Measles infections have risen in the last year, causing alarm in both developed and developing countries. While outbreaks in developed countries can largely be attributed to the so-called ‘anti-vaxxer’ movement – as reported by STAND earlier this year – the causes behind the outbreaks in developing countries are often different and more likely to relate to a lack of access to the vaccine as a result of conflicts or weak health infrastructures. According to the World Health Organization, more than 95% of deaths caused by measles occur in low income countries, with young children under the age of five at the highest risk.

After vaccinations had led to an 80% drop in infections between 2000 and 2017, 98% of countries worldwide reported an increase from 2017 to 2018.

The most notable increase occurred in Ukraine, with an increase of 30,338 more infections than the year before, and a total of 35,120 infections in 2018. In the first two months of 2019, there were already 24,042 cases reported in the country.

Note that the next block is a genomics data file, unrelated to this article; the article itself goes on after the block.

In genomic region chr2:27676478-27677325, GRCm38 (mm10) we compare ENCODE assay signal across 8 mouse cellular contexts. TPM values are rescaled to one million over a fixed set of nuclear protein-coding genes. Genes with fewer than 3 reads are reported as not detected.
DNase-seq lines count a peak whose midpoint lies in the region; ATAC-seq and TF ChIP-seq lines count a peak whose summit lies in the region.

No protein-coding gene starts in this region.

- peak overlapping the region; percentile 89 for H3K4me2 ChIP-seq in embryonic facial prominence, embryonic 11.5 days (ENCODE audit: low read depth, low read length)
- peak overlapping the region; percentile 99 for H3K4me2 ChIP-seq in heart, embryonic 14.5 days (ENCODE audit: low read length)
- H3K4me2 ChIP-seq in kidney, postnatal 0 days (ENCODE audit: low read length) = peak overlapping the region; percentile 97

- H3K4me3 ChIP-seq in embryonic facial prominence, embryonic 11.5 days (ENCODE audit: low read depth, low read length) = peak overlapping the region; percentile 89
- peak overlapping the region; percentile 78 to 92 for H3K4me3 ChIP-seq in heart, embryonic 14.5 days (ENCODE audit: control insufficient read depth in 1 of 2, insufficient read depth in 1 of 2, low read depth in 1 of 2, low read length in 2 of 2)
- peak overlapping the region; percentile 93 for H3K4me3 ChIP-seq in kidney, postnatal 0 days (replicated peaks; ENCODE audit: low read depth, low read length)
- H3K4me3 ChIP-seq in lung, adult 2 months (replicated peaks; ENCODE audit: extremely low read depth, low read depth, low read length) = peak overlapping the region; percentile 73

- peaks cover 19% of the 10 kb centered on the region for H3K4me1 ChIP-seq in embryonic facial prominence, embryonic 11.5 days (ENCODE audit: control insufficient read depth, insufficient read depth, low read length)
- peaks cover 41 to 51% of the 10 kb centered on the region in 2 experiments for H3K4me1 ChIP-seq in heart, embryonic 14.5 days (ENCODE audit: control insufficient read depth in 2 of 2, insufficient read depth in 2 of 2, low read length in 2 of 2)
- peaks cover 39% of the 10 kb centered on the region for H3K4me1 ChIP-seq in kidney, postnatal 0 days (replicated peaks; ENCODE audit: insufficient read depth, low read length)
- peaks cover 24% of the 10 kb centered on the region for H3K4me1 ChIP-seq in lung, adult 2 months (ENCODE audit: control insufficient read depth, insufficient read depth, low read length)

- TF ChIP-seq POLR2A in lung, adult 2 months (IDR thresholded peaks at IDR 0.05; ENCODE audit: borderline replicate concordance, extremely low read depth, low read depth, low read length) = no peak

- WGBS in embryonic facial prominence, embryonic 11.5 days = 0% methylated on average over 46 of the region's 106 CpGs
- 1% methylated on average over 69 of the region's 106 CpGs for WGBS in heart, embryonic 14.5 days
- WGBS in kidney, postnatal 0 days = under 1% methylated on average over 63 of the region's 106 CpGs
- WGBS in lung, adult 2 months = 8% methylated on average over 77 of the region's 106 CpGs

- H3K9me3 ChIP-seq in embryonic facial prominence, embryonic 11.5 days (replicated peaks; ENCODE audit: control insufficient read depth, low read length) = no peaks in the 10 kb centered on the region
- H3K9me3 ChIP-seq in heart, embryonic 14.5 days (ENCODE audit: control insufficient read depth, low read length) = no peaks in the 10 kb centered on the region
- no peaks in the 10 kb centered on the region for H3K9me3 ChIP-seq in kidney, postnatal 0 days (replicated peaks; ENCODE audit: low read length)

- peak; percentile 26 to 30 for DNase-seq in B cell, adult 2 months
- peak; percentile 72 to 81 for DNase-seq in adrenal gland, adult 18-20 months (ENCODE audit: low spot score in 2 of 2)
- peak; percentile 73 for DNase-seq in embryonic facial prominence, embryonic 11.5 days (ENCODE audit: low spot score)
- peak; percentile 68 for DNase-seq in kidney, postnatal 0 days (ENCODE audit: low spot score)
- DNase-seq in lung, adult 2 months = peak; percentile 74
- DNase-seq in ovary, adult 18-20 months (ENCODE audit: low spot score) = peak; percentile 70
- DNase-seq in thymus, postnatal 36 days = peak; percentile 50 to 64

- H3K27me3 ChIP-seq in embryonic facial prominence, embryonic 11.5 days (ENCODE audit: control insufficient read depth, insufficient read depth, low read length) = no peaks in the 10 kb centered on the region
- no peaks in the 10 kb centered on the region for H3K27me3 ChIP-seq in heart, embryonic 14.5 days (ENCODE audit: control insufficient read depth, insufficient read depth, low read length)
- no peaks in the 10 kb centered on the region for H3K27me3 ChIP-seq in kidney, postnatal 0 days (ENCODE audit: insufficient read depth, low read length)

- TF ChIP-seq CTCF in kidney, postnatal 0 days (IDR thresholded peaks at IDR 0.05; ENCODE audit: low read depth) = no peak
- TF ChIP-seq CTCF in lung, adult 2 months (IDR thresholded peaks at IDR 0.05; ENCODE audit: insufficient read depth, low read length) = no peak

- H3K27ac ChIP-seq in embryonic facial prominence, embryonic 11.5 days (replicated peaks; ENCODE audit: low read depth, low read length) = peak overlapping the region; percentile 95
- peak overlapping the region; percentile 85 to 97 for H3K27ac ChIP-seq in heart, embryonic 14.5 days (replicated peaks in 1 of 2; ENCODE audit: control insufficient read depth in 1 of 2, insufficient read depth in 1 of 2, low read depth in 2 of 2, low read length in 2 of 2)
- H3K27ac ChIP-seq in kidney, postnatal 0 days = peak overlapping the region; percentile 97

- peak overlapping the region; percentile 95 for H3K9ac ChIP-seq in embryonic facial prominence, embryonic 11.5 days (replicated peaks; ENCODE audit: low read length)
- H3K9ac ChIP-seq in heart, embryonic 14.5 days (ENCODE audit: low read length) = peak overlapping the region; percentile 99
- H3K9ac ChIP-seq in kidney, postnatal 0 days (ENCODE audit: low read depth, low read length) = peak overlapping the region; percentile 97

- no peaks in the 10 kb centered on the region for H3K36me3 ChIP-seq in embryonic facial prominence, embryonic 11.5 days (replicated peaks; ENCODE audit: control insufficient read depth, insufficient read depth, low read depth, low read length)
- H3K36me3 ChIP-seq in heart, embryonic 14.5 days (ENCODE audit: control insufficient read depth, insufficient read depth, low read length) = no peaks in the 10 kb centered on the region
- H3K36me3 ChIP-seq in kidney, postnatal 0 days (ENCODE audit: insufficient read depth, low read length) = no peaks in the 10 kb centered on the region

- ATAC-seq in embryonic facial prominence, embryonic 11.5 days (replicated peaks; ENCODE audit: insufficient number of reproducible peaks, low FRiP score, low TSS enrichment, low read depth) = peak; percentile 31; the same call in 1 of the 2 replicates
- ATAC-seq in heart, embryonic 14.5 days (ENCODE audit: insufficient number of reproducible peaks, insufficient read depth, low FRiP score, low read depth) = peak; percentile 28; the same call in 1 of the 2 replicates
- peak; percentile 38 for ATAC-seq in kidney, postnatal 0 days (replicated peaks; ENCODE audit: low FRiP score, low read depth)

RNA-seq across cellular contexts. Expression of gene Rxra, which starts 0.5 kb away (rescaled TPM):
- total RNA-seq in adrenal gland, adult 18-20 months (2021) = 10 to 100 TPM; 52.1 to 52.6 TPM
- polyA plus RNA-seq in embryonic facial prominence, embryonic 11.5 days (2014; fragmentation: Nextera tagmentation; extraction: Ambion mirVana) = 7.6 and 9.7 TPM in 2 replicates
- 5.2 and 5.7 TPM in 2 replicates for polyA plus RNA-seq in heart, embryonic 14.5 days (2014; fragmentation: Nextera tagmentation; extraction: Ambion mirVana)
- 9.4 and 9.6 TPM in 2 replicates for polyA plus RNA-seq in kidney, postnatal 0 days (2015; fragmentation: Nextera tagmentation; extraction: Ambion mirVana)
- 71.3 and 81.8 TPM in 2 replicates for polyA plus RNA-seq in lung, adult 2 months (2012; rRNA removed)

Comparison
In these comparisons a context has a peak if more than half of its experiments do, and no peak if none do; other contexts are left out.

This is followed by notable increases in the Philippines, Brazil (which had no infection in 2017 compared to 10,262 in 2018), Yemen and Venezuela. Several of these countries suffer from ongoing conflicts, making access to vaccinations more difficult.

According to UNICEF Executive Director Henrietta Fore, there is “a safe, effective and inexpensive vaccine” but once infected, there is no specific treatment against the disease. Measles are highly contagious and are spread through air, even up to two hours after an infected person has left a room. As a result, UNICEF is undertaking large-scale campaigns in affected countries, where weak health infrastructure and low awareness for the danger of the disease are the main causes for lack of prevention efforts.

 

 

 

 

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Image courtesy of UNICEF Ethiopia via Flickr

 

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